It is often assumed that Karl Barth’s thought is the antithesis of medieval scholasticism. It is true that Barth is exceedingly critical of Aquinas. But does Barth offer us a better theological program than that offered in Scholasticism? Van Til answers that question with a resounding no.
For instance, in Common Grace and the Gospel Van Til says:
In the first place it means that we cannot join Karl Barth in reducing God as He is in Himself to a relation that He sustains to His people in the world. Barth virtually seeks to meet the objector’s charge that Christianity involves a basic contradiction by rejecting the idea of God as He is in Himself and of God’s counsel as controlling all things in the world. He says that Calvin’s doctrine of God’s counsel must be completely rejected. Only when it is rejected, is the grace of God permitted to flow freely upon mankind. And that means that God’s love envelops all men. To be sure, for Barth there is reprobation but it is reprobation in Christ. The final word of God for all men, says Barth, is Yes. It matters not that men have not heard of the gospel of Jesus of Nazareth. For Jesus of Nazareth is not, as such, the Christ. All men are as men, of necessity in Christ. All grace is universal or common grace.
From the historic Christian point of view this is simply to say that the concept of grace is so widened as no longer to be grace at all.
How truly Herman Bavinck anticipated, as it were, this most heretical of heresies of our day when he pointed out that in the last analysis one must make his choice between Pelagius and Augustine. The grace of God as Barth presents it is no longer distinguishable from the natural powers of man. All men to be men, says Barth, must have been saved and glorified from all eternity in Christ.
This is how Barth would meet the objection against the idea of the sovereign grace of God. There is no longer any sovereign God and therefore there is no longer any grace. (pp. 154–155)
What Van Til says here takes some unpacking. I will do so in several points.
First, Van Til notes Barth’s rejection of Calvin’s view of God’s eternal decree (cf. CD II.2, 67–76). Calvin affirms an absolutum decretum. This is the view that God, from eternity past, has elected some onto eternal life and some unto eternal damnation (i.e., double predestination). Barth believed that this was abstract theology, beginning as it does with an abstract decree of God-in-himself. Barth proposes instead a thoroughly Christological revamping of God’s decree. The idea is that Jesus Christ himself forms the two sides of election. In his humanity he is the elected man, and in his divinity he is the electing God (CD II.2, 76). And it is this relation-in-act which constitutes God’s being as it is. As he will later say, God’s “being is decision;” i.e., his decision to elect humanity in Christ’s humanity (CD II.2, 175).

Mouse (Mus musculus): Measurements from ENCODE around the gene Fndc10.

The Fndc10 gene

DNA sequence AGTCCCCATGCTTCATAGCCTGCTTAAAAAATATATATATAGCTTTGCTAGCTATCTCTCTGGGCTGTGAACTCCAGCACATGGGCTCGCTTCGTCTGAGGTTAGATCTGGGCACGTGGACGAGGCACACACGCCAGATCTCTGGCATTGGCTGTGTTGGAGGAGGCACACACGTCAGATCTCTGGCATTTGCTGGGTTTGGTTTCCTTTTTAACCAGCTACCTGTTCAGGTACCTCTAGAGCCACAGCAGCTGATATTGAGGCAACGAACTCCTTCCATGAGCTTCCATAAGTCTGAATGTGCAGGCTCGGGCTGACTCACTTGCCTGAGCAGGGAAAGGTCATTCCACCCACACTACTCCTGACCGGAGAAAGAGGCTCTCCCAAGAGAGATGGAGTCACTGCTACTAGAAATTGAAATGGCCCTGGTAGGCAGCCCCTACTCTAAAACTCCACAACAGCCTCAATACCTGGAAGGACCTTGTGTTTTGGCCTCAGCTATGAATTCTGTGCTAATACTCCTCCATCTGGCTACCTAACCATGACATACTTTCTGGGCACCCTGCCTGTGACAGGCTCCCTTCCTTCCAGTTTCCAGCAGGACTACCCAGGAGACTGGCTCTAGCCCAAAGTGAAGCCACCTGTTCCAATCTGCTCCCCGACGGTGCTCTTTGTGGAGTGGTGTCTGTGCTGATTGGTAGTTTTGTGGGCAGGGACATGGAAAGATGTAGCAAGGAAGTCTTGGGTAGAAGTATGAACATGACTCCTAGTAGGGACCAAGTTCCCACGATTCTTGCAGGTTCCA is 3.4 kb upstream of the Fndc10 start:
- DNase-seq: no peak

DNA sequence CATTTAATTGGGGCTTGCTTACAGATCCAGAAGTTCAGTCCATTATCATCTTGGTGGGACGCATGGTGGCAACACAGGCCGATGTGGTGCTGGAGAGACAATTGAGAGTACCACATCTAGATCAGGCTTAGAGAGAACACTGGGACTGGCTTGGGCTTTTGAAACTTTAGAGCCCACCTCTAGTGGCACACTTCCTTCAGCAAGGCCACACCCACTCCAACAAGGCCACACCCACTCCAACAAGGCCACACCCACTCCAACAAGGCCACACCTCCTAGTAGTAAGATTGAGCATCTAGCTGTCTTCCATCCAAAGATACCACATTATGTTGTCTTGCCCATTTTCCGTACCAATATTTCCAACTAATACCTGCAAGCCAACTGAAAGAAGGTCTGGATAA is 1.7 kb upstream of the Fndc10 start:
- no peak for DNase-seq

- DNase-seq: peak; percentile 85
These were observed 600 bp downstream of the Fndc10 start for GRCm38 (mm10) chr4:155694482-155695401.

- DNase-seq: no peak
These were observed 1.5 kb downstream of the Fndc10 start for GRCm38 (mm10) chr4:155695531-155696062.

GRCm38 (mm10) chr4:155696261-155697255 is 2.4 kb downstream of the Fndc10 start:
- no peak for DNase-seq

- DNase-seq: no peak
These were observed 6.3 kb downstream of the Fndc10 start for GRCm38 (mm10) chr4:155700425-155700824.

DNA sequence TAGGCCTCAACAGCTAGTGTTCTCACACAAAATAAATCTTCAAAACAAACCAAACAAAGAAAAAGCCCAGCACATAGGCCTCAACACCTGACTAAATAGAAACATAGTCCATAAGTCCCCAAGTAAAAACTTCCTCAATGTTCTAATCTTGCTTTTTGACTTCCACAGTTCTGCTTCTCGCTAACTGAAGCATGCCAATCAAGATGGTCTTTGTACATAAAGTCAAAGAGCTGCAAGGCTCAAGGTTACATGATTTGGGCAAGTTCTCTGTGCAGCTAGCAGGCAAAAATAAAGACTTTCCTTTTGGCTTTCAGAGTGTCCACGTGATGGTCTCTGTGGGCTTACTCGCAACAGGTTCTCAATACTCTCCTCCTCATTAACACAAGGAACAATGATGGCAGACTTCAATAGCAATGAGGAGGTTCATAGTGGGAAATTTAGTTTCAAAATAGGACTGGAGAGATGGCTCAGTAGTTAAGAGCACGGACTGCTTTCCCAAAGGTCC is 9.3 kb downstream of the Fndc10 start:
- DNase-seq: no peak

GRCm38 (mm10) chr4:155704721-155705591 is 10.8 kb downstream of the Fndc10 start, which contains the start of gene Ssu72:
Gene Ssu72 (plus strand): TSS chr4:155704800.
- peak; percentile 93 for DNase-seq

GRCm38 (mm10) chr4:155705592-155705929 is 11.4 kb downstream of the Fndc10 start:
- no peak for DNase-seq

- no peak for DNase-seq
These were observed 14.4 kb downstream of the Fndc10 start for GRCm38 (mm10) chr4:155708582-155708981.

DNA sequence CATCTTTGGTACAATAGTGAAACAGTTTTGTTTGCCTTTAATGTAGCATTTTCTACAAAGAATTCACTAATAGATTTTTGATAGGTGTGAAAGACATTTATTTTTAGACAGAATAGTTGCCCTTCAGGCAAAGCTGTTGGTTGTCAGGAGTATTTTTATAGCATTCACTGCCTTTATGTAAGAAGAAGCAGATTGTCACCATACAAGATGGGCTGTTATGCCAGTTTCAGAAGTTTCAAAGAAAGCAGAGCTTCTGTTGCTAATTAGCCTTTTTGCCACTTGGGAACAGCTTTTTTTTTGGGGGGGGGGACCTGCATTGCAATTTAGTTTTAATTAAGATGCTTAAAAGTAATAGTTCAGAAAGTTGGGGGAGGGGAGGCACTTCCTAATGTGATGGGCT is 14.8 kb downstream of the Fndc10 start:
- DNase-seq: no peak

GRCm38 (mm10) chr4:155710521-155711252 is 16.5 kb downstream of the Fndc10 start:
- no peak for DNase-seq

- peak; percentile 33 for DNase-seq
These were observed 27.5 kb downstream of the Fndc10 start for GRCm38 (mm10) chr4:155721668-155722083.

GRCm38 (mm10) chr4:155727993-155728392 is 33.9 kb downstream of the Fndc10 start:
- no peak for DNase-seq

Second, this means that God’s grace is to and for all of humanity in the humanity of Jesus Christ. The humanity of Jesus Christ, in the eternal decision of election, is the vicarious humanity of all humans. In other words, because his humanity is the object of God’s electing grace and since his humanity represents all of humanity, that means all of humanity receives the electing grace of God. All humans are elect. God’s grace is—as Van Til says above—permitted to flow to all mankind. That means that God’s grace is universal. Or, we might say, common. It is given to all men, regardless of whether or not they consider themselves Christians. Grace is common to all—believer as well as unbeliever.